“Are we capable of making rational strategic decisions without involving our emotionally biased intuition?”
Most of us business professionals tend to think of ourselves as rational human beings, capable of making unbiased business decisions that are based on facts, rather than emotions, intuition and personal experiences. Research has shown otherwise. The majority of our decisions are triggered by an intuitive emotion that we automatically rationalize afterwards. This often feels so natural and logical that we will only take off our biased perspective goggles when we are confronted with an alternative fact.
This pre-biased perspective is great for making quick decisions in already existing structures and processes, but tends to get in the way when we need to do things differently or have the ambition to innovate.
‘Hackathons’ are an effective open innovation approach to truly get an outside-in perspective on your organization. The results are a wide pallet of alternative ideas and solutions that could broaden the perspective of your organization.
The term hackathon comes from the combination of the words ‘hacking’ and ‘marathon’ and finds its roots within the computer programming industry.
In the late 90s, the term was introduced by Sun Microsystems (acquired by Oracle), and was used for an event where various computer and programming experts worked on big technological challenges in a short, structured programming sprint. These experts came from all over the world and brought in various specialties: some of them were freelancers, others were professionals from competitive organisations. The idea was that certain big (technological) challenges need a broader perspective and the best experts in the field; by facilitating these sprints radical innovation could flourish.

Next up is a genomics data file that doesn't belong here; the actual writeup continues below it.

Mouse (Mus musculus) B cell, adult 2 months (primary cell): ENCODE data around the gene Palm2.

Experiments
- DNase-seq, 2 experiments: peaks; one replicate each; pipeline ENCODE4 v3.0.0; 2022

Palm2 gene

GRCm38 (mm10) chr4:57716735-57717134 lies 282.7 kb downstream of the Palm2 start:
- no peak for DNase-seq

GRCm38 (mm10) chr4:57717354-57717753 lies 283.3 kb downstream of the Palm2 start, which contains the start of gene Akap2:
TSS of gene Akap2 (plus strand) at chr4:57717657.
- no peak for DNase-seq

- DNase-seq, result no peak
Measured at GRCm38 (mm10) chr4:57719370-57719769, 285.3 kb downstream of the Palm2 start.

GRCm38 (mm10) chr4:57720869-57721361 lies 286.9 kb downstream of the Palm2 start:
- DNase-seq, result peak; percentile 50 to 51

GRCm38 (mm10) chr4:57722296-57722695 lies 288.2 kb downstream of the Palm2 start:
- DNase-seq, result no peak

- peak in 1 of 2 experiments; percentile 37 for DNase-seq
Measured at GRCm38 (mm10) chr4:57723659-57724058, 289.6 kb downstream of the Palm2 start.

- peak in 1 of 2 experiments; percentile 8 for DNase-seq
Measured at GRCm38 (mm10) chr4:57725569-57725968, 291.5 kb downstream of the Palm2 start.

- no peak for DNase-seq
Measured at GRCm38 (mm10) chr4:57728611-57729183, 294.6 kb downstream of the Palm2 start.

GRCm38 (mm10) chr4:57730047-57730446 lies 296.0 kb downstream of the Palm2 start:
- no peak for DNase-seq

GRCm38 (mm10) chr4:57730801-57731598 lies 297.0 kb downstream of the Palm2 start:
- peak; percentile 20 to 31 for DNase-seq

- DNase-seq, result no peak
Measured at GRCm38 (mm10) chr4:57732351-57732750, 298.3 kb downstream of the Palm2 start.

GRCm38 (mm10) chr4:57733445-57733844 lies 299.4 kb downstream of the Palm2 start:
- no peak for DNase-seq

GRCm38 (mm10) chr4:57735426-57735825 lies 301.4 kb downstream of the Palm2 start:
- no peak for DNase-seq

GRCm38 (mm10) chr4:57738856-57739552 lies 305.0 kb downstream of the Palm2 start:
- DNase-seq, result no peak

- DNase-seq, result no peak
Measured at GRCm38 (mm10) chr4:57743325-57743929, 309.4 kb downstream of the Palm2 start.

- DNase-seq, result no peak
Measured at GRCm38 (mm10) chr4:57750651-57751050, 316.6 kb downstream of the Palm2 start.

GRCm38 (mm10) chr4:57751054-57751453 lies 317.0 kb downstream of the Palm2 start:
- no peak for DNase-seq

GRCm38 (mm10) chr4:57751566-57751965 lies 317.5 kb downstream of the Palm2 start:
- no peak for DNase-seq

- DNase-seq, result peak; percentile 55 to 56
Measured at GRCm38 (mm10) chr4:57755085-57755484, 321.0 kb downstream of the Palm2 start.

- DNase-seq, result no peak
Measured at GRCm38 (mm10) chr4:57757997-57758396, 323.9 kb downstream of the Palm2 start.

Through the years, the term hackathon has spread to other domains which resulted into business, societal and sector-specific challenges which weren’t necessarily technological challenges.
For every hackathon, it is crucial to find a well-balanced challenge that is both specific as well as generic. Being specific is important to ensure that you get results that are useful for further development, but being too specific also has the risk of inhibiting creativity.
Creativity and innovation thrive when different perspectives find a new common ground. It is important to find a way to form a diverse group of individuals that have a different background, age, gender and personality. Universities and other knowledge institutes could provide these fresh young minds. It can also be beneficial to include customers into these hackathons to get fresh solutions that already match the end-user’s needs.
The length of a hackathon can range from a couple of hours to a couple of days depending on the depth of the challenge, practicalities and the structure of the hackathon. The aim is to get new concrete concepts in a limited amount of time. It is important to set a timeframe that turns the event into a pressure cooker, without “over cooking” the participants. Besides the length of the hackathon, it is important to have some low paced intervals to let new insights sink in. Often the best ideas are created when the first rough ideas have been mentally digested.
Be aware that you are working with different types of participants. Some people might need more guidance than others. It is important to be clear on the instructions, and to give these instructions when they are relevant. Overloading the participants is counterproductive.